I Loved You At Your Dark­est NU­CLEAR BLAST Ner­gal’s black/death jug­ger­naut joins a new pan­theon of gods

Metal Hammer (UK) - - Contents - CHRIS CHANTLER

Be­he­moth, Tom Morello, Beartooth, Chthonic, Devildrive­r, Soulfly, our Hol­low, our Home, Shin­ing (Nor), Those Damn Crows and many more un­dergo the Ham­mer trial by fire.

If you’ve been

into metal for more than three years, you’ll know that Be­he­moth’s 10th al­bum, 2014’s The Satanist, was a break­through oc­cult opus of dizzy­ing mag­ni­tude. The most ex­treme record ever to top Metal Ham­mer’s Al­bum Of The Year poll, it crowned this Pol­ish trio’s grad­ual 20-year as­cent from corpse­painted teenage wannabes to one of the most pro­lif­i­cally bril­liant and sig­nif­i­cant forces in mod­ern ex­treme metal. Com­posed in the shadow of the leukemia treat­ment un­der­gone by found­ing singer/gui­tarist Adam ’Ner­gal’ Darski, The Satanist acted as a cor­us­cat­ing re­birth for Be­he­moth, suf­fused in a fiery at­ti­tude of no com­pro­mise. Drained by the process, Ner­gal turned his tal­ents to a much qui­eter project, Me And That Man, nurs­ing his soul with a be­guil­ing set of gothic coun­try folk-blues in 2017. With that mel­low in­tro­spec­tion out of his sys­tem, Be­he­moth have been re­ju­ve­nated again, and the ques­tion of how they can fol­low The Satanist is an­swered in heart­en­ing style: by hav­ing a bit of fun with it.

Ner­gal as­serts in the press re­lease that AC/DC are “the best band on the planet”, not­ing that 15 years ago he’d have said the same about May­hem or Mor­bid An­gel. “That,” he says, “should give you a clear in­di­ca­tion of why this al­bum is more rock-based.” But don’t go think­ing Be­he­moth have done a Black Al­bum; if Het­field had taken Ner­gal’s ap­proach to ac­ces­si­ble rock-based rein­ven­tion, Noth­ing Else Mat­ters would have had raven­ing blast­beats and ven­omous, anti-Christian blood-gar­gling over it. There is, some­how, an odd sense of balance be­tween AC/DC and May­hem in the quirky, com­pelling dy­namism of killer songs like Bartz­abel, If Cru­ci­fix­ion Was Not Enough… and tri­umphant im­pe­rial ear­worm Sab­bath Mater. Mus­cu­lar, el­e­gant ar­range­ments give rise to at­mo­spheric but in­fec­tious hooks, less com­plex but as cre­ative as ever, honks of groovy or­gan and squeal­ing melodic leads rem­i­nis­cent of a 70s live gate­fold sync­ing up with tre­ble-heavy, fin­ger-picked riffs straight out of Nor­way’s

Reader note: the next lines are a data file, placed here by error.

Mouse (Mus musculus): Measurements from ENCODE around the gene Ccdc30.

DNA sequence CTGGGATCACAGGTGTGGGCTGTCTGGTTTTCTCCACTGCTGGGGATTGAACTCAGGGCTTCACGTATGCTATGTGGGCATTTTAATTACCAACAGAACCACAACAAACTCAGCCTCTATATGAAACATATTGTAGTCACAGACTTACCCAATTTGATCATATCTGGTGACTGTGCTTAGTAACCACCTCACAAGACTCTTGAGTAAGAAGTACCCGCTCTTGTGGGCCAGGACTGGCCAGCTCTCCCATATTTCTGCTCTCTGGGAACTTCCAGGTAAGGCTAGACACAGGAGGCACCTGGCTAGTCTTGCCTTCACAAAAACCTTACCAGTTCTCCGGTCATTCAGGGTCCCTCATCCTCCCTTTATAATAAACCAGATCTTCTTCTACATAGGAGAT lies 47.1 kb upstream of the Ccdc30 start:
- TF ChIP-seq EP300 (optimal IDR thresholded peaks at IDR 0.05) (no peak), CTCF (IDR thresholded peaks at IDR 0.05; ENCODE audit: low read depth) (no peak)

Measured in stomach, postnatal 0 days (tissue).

In­ner Circle. There’s a jet-black gleam to the pro­duc­tion but with a cru­cial layer of grave­yard dirt un­der the fin­ger­nails, and a sense of dis­ori­en­tat­ing stereo mis­chief in the mix, bub­bling with the­atri­cal em­bel­lish­ments, voices trav­el­ling from ear to ear, full orches­tra and choirs go­ing full-tilt hor­ror sound­track.

It’s all loaded with such au­da­cious, sin­gu­lar force of per­son­al­ity – es­pe­cially Ner­gal’s no-hold­ing-back vo­cal per­for­mance, but equally ev­i­dent in Orion’s weight­less bass wan­der­ings and In­ferno’s tour-de-force drum bar­rage. Be­he­moth’s blud­geon­ing chops, vi­cious tem­pos and es­o­teric at­mos­pheres re­main firm, but there is a dark streak of hu­mour and a para­dox­i­cal joie de vivre run­ning through I Loved You At Your Dark­est. The ti­tle, a sim­pli­fied, con­tem­po­rary para­phrase of Christ’s words, sig­nals the band’s im­pulse to shake up the for­mula, de­vi­at­ing from their tra­di­tion of snappy, de­fin­i­tive al­bum ti­tles, adding wil­ful am­bi­gu­ity and a puck­ish de­sire to per­plex. Be­he­moth con­tinue nail­ing black and death metal si­mul­ta­ne­ously; it’s what they do. But on their 11th al­bum, these long-serv­ing mas­ter crafts­men have chan­nelled the ethos of rock gods.


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